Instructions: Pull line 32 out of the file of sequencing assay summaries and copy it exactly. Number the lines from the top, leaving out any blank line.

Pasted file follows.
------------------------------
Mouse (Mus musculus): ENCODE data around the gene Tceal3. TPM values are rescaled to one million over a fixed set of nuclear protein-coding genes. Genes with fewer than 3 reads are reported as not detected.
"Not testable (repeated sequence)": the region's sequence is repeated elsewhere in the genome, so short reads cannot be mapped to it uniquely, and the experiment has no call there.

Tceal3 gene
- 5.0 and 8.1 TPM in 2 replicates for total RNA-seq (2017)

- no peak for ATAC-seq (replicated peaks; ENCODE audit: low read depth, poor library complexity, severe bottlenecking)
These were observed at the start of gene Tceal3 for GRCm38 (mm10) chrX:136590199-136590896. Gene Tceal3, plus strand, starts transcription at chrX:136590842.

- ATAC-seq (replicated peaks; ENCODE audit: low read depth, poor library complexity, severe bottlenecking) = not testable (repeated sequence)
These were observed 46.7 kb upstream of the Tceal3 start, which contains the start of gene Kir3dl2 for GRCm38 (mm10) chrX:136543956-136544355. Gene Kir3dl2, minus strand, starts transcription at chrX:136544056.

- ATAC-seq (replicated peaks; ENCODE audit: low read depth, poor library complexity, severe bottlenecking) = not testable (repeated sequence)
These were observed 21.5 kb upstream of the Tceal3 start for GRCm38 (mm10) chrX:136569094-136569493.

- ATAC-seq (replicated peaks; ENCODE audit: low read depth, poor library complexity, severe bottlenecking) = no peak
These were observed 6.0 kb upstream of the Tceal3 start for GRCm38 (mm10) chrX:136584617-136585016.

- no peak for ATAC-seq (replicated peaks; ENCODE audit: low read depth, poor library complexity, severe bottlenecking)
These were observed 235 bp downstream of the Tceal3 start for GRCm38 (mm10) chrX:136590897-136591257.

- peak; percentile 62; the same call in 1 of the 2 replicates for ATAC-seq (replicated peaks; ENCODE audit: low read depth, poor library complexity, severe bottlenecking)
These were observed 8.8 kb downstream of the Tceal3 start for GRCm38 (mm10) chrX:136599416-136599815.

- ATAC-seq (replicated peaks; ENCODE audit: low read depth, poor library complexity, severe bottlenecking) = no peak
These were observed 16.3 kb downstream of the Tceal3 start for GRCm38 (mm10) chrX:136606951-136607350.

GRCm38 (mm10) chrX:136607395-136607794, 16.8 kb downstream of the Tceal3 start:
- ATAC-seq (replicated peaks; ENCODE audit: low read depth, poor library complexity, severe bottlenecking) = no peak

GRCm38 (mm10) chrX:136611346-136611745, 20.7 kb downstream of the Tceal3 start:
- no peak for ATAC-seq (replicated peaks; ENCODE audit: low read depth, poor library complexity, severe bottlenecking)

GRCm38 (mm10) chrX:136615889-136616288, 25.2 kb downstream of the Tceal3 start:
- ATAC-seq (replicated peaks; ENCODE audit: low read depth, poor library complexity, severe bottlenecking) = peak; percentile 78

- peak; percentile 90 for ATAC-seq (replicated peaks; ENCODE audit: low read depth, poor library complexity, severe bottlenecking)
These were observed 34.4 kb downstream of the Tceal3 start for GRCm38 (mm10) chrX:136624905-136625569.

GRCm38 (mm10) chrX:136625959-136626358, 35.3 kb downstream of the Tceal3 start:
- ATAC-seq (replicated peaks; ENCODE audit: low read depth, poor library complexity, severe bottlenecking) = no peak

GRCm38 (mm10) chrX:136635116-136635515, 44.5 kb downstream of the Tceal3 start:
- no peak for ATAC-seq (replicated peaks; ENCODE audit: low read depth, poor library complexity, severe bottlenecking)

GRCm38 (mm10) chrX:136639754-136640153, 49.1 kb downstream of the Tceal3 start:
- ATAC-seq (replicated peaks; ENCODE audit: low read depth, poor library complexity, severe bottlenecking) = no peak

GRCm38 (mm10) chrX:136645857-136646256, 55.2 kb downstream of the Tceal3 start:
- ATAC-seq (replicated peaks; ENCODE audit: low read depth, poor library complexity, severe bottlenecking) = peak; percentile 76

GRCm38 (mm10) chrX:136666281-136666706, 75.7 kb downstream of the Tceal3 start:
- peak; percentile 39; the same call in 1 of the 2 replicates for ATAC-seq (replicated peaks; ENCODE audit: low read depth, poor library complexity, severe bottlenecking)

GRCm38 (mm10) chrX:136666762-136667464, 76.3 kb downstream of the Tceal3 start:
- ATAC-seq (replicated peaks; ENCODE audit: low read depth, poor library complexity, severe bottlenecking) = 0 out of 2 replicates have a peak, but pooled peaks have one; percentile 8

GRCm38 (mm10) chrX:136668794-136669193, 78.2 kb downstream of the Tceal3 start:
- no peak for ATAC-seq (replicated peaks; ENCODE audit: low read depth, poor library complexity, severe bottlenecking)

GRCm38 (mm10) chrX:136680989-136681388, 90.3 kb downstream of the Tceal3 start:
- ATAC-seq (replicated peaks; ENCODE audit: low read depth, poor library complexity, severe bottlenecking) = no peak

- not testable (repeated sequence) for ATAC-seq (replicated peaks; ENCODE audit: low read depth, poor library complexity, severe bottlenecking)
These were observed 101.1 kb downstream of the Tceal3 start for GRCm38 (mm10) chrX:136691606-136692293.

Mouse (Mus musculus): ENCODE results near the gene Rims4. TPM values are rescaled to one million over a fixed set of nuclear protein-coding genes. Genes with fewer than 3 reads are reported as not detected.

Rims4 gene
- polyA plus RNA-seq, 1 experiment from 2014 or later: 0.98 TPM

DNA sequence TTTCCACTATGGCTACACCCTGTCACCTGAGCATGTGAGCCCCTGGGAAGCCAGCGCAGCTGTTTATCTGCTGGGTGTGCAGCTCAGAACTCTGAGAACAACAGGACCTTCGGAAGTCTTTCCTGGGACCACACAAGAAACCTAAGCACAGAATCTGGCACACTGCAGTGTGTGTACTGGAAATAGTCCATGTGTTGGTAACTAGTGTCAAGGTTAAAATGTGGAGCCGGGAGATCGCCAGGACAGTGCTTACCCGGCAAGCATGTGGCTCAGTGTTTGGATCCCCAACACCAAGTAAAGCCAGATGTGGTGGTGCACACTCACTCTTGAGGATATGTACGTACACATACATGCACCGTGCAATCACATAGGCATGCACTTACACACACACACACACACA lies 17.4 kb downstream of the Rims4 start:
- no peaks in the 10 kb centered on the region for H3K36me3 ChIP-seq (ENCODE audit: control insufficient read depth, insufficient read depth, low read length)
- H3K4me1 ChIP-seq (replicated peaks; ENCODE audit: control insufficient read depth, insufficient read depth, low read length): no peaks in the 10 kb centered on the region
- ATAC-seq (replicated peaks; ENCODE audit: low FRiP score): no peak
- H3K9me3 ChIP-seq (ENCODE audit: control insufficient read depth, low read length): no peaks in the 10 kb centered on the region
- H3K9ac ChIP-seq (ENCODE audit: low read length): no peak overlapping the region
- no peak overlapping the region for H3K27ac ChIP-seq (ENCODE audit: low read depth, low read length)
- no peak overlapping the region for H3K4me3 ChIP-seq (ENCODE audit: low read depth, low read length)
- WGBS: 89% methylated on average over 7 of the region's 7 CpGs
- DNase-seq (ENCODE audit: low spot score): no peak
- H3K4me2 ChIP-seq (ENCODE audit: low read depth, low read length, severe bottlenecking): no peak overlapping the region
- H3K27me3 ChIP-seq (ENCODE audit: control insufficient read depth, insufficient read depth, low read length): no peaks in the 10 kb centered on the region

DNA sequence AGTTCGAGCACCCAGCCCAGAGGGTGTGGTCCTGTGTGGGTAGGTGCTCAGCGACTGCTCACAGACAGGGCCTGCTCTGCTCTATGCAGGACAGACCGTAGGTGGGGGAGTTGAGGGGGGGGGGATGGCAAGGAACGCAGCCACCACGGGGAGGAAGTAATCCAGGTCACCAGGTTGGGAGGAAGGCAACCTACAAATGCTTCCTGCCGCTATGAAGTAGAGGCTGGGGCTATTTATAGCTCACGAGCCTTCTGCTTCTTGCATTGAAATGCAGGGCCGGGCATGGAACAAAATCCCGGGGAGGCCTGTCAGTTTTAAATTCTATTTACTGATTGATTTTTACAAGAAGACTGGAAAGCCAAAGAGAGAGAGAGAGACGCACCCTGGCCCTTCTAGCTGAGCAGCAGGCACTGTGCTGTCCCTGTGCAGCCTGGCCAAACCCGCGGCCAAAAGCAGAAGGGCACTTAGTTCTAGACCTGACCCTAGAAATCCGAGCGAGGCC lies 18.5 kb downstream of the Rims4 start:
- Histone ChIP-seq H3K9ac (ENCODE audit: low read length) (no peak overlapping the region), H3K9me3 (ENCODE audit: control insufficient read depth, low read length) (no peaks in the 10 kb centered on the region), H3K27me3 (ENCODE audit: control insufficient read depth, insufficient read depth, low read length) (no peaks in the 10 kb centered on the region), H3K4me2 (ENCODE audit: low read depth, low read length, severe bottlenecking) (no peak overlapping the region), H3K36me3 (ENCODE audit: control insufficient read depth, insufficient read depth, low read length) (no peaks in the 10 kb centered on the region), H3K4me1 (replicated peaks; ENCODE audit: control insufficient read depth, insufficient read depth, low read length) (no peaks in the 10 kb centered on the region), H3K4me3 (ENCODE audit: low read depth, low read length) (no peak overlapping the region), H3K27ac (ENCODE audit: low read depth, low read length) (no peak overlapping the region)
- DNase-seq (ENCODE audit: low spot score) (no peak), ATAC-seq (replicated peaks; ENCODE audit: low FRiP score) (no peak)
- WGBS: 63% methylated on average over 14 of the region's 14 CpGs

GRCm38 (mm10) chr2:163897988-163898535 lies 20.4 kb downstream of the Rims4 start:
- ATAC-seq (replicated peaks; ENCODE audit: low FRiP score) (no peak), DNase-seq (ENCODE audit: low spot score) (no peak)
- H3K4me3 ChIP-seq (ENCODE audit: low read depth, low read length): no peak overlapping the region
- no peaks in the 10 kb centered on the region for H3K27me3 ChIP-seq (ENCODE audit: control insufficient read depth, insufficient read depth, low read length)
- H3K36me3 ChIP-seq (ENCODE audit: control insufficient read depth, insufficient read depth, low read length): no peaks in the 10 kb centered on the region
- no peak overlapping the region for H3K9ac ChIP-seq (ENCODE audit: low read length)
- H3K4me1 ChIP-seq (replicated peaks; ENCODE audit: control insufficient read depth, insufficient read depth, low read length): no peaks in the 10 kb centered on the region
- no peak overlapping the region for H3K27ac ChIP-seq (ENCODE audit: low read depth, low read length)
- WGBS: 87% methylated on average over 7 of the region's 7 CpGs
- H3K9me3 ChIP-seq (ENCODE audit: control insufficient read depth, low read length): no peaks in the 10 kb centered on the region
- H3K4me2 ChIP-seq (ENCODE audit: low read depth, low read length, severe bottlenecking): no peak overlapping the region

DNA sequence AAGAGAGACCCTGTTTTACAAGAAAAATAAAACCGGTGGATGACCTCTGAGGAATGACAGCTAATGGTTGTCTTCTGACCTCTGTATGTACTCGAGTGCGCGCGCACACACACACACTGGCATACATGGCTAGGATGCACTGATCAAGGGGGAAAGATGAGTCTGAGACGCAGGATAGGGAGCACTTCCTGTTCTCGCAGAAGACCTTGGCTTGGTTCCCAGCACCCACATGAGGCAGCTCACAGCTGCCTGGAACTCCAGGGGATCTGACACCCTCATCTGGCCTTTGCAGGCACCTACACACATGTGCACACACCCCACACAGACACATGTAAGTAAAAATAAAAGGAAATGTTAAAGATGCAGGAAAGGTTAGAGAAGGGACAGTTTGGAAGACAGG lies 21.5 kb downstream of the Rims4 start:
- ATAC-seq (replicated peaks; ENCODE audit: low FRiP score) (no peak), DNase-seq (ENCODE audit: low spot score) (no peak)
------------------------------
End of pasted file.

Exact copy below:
- ATAC-seq (replicated peaks; ENCODE audit: low read depth, poor library complexity, severe bottlenecking) = no peak